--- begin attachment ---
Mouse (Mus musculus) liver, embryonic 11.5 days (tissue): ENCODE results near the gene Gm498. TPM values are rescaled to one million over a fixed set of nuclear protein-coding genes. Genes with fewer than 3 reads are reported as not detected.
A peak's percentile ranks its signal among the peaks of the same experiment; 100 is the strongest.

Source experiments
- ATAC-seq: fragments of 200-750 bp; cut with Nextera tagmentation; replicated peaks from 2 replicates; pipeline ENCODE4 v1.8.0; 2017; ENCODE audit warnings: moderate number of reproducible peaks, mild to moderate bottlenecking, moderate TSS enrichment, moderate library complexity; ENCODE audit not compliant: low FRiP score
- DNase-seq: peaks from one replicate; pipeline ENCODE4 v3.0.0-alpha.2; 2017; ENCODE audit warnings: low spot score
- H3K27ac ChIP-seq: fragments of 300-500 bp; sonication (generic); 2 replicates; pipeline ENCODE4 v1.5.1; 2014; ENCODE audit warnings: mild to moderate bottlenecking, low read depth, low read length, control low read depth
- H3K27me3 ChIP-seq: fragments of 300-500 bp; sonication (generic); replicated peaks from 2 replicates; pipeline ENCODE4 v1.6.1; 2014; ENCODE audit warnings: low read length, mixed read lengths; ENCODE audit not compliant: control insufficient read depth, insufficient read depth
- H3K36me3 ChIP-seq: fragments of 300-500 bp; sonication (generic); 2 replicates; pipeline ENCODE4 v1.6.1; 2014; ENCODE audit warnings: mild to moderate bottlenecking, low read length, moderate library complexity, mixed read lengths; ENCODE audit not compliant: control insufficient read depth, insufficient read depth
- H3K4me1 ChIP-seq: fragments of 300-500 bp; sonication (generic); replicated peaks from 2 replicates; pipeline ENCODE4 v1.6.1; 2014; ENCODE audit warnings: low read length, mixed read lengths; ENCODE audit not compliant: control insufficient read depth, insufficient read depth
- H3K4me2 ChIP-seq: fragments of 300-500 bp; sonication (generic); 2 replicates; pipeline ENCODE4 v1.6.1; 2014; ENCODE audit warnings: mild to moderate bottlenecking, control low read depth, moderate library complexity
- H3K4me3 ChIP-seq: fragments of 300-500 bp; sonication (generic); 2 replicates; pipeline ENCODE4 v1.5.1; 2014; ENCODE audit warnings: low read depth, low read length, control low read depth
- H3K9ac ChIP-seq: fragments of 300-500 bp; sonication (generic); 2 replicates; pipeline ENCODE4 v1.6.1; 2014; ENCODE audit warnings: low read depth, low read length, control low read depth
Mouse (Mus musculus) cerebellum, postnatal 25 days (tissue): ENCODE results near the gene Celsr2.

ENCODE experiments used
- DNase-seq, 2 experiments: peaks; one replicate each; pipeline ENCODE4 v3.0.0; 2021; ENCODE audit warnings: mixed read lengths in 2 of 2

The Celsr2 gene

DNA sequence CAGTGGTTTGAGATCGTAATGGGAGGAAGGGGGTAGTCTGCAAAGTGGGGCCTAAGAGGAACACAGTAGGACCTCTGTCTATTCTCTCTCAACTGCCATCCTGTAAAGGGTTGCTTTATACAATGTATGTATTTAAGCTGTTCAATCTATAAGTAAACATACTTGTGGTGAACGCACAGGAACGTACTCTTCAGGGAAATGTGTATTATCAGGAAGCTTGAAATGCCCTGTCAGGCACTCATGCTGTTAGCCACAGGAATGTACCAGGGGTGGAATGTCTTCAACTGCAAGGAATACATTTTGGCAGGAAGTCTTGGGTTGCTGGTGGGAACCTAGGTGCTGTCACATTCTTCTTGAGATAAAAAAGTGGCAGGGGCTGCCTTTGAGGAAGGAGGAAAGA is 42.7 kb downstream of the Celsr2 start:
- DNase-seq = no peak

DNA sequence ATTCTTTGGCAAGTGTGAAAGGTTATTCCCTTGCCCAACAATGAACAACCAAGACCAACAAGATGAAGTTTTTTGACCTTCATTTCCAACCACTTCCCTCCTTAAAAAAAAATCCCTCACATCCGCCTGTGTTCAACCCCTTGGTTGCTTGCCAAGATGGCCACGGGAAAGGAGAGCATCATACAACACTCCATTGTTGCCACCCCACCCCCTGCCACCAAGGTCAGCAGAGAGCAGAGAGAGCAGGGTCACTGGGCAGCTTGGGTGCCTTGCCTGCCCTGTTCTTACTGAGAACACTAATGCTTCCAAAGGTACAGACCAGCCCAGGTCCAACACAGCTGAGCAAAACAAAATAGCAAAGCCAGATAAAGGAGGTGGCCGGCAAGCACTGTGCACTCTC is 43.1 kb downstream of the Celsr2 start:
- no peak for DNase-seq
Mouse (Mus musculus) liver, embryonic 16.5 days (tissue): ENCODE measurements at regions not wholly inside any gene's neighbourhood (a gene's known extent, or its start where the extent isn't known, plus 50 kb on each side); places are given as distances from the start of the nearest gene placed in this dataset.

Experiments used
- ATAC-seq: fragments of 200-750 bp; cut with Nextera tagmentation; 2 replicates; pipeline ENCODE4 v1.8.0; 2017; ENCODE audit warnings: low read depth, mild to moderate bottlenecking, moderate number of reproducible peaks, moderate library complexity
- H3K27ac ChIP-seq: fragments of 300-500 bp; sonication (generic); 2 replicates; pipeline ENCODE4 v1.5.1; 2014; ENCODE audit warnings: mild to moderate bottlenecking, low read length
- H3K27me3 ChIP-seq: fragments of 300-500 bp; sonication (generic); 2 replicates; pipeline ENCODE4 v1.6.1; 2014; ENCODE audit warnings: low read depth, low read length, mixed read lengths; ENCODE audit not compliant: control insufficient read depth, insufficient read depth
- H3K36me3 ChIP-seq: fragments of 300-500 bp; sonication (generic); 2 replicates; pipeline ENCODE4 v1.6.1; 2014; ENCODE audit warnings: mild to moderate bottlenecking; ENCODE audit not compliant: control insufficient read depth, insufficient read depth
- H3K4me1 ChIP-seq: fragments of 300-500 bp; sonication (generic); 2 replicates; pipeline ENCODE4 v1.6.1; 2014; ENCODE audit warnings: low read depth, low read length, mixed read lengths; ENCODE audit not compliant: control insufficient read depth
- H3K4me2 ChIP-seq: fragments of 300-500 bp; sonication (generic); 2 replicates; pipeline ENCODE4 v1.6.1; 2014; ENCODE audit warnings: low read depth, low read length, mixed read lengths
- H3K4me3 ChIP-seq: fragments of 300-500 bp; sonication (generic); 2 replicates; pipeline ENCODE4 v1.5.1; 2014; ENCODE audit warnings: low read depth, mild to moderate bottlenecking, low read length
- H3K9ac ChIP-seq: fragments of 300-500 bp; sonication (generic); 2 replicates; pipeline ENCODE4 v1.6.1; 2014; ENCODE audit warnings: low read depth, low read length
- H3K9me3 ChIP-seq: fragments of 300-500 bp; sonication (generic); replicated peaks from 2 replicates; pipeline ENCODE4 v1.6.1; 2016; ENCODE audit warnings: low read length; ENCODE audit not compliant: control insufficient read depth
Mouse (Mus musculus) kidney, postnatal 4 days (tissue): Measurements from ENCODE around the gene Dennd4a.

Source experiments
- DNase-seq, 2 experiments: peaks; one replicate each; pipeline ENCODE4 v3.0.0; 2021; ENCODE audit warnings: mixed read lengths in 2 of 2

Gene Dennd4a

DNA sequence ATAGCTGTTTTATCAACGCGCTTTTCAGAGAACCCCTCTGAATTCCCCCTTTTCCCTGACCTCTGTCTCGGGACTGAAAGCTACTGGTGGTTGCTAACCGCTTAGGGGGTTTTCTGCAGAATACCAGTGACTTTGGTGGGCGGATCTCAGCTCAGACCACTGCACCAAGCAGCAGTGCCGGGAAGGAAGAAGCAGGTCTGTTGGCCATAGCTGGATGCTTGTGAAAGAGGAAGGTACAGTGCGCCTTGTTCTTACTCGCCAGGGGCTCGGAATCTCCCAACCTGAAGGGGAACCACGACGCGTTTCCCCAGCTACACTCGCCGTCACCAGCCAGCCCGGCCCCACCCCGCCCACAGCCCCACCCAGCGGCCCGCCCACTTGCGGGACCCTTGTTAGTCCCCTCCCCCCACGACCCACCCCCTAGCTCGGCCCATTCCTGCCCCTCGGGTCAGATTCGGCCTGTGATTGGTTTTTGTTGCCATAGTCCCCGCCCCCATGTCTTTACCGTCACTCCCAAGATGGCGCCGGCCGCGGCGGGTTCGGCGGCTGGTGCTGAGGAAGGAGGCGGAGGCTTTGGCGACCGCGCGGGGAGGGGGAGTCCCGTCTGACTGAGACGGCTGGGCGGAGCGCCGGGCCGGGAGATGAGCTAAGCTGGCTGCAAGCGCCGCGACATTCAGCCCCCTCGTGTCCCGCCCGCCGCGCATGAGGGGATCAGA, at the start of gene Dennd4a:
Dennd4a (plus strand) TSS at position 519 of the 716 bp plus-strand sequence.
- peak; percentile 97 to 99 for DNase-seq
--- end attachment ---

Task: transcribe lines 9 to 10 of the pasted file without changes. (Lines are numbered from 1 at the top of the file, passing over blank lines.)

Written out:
- H3K4me1 ChIP-seq: fragments of 300-500 bp; sonication (generic); replicated peaks from 2 replicates; pipeline ENCODE4 v1.6.1; 2014; ENCODE audit warnings: low read length, mixed read lengths; ENCODE audit not compliant: control insufficient read depth, insufficient read depth
- H3K4me2 ChIP-seq: fragments of 300-500 bp; sonication (generic); 2 replicates; pipeline ENCODE4 v1.6.1; 2014; ENCODE audit warnings: mild to moderate bottlenecking, control low read depth, moderate library complexity